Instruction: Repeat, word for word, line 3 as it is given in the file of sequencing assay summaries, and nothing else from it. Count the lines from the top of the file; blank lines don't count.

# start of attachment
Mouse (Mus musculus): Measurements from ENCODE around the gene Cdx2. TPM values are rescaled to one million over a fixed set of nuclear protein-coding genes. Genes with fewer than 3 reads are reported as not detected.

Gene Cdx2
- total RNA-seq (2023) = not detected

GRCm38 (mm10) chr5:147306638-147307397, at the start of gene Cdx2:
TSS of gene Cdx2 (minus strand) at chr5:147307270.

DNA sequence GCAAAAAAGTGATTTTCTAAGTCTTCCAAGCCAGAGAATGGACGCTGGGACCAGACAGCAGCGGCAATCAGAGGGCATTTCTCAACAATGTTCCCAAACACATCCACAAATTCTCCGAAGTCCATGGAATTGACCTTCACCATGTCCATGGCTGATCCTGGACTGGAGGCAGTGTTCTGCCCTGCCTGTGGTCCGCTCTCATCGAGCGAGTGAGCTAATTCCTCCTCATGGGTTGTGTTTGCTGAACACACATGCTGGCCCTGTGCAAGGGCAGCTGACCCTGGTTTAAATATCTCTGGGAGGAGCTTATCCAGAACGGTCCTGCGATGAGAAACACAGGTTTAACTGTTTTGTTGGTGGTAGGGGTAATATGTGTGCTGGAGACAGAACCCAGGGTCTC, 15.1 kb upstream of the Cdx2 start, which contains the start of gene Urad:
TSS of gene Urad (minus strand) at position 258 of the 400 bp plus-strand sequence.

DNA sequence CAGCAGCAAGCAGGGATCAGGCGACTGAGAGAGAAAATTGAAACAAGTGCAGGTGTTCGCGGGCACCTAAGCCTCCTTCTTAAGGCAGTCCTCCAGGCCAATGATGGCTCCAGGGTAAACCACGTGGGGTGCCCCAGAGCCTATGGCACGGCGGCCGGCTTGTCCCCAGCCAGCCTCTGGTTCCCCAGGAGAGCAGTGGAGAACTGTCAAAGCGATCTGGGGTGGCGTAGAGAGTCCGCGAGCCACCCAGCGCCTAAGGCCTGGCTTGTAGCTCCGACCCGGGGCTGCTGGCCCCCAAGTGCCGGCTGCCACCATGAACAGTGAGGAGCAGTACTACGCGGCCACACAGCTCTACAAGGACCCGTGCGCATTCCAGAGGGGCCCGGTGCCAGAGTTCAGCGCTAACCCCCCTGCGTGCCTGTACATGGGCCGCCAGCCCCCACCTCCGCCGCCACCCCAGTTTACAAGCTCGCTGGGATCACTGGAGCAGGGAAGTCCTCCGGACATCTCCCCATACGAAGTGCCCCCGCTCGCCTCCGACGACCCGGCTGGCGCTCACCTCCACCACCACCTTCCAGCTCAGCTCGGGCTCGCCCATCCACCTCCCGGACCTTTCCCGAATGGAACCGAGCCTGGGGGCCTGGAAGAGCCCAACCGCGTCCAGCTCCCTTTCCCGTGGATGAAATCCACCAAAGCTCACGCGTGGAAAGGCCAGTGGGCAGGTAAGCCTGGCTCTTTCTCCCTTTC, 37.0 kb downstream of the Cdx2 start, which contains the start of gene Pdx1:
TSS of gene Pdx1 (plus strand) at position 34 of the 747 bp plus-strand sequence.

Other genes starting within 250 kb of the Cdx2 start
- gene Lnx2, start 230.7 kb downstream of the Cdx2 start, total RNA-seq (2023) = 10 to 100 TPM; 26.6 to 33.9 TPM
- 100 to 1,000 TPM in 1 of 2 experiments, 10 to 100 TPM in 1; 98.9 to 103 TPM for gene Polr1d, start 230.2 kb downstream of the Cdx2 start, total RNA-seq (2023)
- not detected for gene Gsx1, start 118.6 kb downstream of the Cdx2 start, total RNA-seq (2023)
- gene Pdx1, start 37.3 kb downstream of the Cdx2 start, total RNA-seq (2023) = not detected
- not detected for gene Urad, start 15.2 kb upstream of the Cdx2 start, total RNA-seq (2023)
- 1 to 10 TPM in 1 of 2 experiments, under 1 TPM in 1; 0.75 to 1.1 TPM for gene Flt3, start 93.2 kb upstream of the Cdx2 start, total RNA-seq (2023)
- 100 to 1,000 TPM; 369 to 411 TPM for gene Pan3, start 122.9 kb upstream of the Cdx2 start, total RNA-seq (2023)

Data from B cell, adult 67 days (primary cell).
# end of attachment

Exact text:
- total RNA-seq (2023) = not detected